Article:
Georges Lemaître (1894-1966) was a Belgian Catholic priest, astronomer, and professor of physics. He is known for proposing the Big Bang theory, from which he derived the Hubble-Lemaître law: the observation that galaxies are rapidly expanding. This article was printed in 1933. The very next year, Villanova awarded Lemaître the Mendel Medal.

Einstein and Lemaître—“They Have a Profound Respect and Admiration for Each Other.”

Villanova awards the Mendel Medal annually to “outstanding scientists who have done much by their painstaking work to advance the cause of science, and, by their lives and their standing before the world as scientists, have demonstrated that between true science and true religion there is no intrinsic conflict.” The Mendel Medal is named for Gregor Johann Mendel (1822-1884) Abbot of the Augustinian Monastery in present-day Brno, Czech Republic who discovered the laws of heredity which now bear his name. The Medal was established in 1928 to recognize scientific accomplishment and religious conviction.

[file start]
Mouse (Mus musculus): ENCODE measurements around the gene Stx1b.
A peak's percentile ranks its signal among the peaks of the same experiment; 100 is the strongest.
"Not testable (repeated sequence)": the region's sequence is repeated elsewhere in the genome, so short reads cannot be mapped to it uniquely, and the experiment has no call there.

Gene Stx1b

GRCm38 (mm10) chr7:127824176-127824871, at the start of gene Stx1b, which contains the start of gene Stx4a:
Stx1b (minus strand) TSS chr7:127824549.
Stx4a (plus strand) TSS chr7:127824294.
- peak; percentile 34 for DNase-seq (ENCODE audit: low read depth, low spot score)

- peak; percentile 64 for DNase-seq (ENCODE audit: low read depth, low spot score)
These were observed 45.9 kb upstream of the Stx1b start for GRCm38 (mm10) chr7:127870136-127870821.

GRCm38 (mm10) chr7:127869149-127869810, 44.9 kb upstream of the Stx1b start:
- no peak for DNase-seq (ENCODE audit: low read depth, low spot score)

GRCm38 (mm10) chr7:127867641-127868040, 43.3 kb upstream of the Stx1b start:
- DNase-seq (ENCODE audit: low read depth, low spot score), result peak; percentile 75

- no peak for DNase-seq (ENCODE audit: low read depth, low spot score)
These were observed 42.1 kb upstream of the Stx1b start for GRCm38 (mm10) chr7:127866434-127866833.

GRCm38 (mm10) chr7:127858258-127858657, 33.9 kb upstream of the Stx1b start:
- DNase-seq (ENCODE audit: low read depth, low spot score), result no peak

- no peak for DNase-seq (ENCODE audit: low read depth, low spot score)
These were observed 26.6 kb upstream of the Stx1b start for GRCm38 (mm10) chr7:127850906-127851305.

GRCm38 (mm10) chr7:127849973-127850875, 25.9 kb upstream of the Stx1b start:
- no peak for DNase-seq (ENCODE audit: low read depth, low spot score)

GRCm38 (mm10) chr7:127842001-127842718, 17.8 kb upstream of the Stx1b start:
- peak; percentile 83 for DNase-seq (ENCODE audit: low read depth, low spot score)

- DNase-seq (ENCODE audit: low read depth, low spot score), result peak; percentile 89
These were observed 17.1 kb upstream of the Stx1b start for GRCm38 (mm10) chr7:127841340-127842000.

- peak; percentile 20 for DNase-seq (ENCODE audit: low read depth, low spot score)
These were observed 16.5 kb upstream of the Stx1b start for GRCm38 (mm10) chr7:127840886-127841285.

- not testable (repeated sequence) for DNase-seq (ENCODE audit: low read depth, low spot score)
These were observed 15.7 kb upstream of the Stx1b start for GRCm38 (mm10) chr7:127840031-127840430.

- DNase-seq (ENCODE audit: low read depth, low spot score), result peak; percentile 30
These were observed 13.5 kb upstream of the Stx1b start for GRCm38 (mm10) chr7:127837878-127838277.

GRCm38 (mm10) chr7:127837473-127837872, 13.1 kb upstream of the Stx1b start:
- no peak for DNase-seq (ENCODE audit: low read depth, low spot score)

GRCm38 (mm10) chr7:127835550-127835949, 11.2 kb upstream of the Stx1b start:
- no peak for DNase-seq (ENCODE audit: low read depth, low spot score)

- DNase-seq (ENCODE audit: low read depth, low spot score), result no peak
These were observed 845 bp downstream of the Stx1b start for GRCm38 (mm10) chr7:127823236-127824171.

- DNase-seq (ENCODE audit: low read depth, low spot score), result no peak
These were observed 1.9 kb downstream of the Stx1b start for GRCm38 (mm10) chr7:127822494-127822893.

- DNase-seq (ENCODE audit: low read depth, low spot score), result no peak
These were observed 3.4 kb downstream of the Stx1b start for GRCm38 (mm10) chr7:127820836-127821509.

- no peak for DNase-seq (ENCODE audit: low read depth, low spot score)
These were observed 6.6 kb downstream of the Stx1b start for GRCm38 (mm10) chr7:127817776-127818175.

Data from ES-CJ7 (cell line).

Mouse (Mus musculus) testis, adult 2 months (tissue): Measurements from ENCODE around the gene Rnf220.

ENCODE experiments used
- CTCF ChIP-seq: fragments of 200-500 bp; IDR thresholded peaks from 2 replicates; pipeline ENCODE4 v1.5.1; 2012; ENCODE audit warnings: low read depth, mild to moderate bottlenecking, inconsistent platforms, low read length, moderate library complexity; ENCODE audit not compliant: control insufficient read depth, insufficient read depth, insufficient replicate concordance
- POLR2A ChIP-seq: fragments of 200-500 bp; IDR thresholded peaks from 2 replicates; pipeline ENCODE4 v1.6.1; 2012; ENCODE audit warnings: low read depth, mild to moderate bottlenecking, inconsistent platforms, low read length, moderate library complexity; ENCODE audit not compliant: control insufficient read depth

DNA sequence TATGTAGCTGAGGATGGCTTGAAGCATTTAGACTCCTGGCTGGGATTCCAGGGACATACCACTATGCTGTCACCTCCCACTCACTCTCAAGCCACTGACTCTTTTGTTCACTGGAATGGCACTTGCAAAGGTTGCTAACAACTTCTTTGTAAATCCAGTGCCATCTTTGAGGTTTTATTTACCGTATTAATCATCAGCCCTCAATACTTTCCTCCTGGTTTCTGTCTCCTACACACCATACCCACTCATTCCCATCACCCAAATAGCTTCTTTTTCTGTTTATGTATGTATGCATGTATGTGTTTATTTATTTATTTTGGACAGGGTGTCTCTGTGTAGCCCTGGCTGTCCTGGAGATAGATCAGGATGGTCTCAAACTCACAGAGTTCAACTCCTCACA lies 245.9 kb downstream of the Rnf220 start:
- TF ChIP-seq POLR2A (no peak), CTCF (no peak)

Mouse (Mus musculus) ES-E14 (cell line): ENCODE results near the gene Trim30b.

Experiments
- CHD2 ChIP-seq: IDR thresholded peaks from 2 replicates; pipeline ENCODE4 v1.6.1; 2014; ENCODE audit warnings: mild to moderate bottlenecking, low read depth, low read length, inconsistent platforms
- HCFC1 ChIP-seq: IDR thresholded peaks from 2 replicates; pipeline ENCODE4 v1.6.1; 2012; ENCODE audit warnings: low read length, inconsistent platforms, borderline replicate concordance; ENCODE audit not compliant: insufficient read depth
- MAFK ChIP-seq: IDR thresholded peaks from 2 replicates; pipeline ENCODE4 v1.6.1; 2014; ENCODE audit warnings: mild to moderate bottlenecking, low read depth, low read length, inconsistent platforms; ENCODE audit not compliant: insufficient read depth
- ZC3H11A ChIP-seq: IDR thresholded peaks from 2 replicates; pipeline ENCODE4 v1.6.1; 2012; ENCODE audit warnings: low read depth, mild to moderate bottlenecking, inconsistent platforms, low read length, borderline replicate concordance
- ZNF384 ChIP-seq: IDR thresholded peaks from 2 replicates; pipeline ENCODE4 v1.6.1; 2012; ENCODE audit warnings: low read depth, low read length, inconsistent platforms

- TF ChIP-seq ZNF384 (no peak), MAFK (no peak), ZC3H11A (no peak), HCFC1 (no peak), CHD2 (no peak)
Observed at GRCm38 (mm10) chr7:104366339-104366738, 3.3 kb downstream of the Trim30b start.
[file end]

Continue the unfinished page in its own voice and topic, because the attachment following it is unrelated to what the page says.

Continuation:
Distinctive Summer Reading 2023

Here are the books that top the reading piles of the Distinctive Collections and Digital Engagement staff this summer. Most if not all of these titles can be found via stocked online booksellers while some are also available in digital and audio formats for interested readers. And for even more reading recommendations, here are links to the 2019, 2020, 2021, and 2022 lists.

From Beaudry Allen, Preservation & Digital Archivist: